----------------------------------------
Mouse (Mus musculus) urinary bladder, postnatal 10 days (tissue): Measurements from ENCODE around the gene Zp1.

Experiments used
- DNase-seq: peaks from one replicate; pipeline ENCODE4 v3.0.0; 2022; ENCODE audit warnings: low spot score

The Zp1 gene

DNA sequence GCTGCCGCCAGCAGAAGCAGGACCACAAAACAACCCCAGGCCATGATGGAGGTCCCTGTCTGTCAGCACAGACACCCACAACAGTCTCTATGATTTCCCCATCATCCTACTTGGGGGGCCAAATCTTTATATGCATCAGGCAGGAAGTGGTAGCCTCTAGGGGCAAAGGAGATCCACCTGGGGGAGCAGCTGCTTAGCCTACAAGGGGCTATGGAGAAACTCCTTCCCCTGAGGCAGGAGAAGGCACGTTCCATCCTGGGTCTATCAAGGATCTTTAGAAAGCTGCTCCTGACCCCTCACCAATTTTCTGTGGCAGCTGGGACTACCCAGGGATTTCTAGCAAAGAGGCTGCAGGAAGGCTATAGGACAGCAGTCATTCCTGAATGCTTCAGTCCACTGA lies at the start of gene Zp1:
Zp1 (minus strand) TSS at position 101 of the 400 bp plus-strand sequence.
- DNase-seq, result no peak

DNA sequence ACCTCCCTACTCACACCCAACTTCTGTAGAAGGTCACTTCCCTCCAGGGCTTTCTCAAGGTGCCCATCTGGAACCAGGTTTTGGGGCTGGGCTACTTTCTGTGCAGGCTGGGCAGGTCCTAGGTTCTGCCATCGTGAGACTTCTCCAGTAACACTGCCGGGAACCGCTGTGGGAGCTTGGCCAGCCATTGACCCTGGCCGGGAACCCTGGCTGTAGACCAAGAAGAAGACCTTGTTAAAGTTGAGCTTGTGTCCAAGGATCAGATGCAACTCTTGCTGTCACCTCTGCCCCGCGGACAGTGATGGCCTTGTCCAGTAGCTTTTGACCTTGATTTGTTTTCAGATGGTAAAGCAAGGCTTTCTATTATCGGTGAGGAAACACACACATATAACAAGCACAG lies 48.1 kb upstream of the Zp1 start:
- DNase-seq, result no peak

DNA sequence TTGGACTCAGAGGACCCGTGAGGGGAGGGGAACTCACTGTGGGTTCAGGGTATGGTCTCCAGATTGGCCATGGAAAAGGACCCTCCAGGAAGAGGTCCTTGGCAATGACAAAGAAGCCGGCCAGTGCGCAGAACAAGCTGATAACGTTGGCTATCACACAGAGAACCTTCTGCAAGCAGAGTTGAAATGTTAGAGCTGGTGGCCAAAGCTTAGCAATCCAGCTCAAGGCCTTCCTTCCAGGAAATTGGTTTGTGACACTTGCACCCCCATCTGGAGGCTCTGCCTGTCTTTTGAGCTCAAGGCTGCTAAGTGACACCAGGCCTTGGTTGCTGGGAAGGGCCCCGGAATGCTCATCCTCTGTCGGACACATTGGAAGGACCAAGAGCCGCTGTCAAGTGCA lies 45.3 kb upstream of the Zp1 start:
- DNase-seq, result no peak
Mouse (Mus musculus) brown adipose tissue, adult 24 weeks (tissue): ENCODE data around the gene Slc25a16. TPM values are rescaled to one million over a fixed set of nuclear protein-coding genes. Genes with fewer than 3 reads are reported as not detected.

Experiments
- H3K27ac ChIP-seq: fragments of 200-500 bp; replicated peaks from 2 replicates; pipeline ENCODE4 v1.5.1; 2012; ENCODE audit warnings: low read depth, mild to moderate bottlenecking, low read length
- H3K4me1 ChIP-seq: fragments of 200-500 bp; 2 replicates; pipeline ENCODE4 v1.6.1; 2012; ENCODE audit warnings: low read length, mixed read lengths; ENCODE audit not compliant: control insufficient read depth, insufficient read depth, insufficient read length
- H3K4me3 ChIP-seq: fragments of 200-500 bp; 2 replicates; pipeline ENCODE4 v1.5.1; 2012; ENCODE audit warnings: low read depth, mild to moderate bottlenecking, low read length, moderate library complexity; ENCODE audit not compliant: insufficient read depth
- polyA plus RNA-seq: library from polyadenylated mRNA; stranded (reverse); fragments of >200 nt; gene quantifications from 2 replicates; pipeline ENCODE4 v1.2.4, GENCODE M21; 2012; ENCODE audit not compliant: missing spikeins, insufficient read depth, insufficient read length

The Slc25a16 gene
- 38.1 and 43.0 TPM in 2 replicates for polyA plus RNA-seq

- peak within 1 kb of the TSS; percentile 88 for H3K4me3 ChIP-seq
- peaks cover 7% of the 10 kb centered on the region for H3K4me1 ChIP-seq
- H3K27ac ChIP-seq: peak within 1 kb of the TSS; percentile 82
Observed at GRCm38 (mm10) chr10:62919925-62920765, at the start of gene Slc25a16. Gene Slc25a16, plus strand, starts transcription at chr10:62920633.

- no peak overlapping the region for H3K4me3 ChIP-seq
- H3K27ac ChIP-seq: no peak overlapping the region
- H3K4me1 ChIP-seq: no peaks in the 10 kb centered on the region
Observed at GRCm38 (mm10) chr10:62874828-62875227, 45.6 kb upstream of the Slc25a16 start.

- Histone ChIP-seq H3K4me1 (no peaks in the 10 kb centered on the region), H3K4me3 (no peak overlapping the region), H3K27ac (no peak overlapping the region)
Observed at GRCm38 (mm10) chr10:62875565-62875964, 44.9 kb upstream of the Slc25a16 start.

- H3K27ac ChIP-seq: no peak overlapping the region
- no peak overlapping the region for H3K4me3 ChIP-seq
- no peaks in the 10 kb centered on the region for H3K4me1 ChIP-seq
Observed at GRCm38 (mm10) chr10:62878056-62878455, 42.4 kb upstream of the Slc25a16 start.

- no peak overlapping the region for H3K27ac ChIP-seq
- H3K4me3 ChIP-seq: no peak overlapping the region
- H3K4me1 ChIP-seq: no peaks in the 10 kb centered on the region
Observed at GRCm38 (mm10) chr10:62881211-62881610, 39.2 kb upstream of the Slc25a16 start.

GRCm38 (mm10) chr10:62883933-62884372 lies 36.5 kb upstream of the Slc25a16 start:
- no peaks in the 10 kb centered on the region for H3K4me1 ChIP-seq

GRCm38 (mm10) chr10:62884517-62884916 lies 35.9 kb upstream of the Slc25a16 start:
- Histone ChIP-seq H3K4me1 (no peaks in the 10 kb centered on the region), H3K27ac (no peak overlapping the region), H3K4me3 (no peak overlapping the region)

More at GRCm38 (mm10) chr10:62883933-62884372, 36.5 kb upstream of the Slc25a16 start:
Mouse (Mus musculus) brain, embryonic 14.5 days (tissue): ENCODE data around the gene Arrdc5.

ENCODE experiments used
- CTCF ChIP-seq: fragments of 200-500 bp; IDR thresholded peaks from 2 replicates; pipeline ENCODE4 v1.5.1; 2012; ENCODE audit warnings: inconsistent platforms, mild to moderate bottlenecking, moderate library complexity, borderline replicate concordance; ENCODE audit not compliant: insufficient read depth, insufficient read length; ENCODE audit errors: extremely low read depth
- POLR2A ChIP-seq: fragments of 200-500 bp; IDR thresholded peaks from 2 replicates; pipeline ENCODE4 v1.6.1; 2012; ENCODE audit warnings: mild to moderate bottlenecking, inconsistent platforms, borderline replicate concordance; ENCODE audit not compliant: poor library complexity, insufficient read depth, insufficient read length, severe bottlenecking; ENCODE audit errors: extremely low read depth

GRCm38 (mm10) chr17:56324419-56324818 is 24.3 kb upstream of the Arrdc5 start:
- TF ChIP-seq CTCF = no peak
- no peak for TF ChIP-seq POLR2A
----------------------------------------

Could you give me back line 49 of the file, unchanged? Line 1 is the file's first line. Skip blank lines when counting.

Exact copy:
- no peak for TF ChIP-seq POLR2A